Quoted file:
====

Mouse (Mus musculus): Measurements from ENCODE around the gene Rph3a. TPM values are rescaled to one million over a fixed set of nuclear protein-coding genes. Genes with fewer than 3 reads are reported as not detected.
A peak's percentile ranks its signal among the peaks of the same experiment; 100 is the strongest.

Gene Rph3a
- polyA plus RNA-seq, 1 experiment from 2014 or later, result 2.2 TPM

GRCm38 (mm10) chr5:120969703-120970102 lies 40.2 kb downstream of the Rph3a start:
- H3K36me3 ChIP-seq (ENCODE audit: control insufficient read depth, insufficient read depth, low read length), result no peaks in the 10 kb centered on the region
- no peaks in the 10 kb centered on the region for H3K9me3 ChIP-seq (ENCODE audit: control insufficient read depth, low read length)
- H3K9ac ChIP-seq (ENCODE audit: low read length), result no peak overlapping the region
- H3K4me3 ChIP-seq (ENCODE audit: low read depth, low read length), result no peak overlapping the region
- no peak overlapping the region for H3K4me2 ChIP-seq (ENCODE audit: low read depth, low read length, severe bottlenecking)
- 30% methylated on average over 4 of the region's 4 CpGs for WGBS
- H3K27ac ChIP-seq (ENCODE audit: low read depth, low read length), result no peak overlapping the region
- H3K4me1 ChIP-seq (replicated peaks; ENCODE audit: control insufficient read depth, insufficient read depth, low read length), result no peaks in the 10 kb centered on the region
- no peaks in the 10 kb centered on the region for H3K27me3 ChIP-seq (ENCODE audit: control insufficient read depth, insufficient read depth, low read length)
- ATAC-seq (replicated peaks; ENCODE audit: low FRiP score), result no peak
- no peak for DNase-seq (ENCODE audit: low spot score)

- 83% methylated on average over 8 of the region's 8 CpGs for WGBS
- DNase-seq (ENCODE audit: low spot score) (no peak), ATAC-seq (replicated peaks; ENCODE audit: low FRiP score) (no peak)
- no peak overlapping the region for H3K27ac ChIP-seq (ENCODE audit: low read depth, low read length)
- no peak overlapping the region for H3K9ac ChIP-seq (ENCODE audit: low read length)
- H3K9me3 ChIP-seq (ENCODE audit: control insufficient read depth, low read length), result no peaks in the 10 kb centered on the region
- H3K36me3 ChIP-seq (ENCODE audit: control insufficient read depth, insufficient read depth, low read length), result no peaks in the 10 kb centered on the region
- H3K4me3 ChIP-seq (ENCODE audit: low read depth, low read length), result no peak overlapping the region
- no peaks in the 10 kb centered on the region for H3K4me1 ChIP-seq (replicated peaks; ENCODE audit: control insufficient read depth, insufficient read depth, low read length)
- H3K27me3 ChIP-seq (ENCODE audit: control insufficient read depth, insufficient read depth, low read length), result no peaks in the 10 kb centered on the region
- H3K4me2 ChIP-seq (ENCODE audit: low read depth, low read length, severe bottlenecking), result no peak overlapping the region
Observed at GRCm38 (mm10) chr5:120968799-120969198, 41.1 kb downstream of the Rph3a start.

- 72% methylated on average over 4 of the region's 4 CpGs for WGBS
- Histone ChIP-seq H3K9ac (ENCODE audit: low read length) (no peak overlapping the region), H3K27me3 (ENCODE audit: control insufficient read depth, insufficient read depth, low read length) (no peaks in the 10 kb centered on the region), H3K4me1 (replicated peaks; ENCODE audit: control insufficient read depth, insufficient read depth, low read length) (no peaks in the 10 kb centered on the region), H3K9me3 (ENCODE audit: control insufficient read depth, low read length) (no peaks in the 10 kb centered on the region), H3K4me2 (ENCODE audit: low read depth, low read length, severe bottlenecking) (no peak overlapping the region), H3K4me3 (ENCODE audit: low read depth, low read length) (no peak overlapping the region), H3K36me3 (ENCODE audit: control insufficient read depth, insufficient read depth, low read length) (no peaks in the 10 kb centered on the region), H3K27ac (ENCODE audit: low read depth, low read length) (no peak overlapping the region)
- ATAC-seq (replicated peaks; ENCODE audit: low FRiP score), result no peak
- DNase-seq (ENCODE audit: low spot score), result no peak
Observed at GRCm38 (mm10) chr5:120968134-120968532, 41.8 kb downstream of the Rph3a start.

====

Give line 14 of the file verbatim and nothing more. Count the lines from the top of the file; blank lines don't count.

- no peaks in the 10 kb centered on the region for H3K27me3 ChIP-seq (ENCODE audit: control insufficient read depth, insufficient read depth, low read length)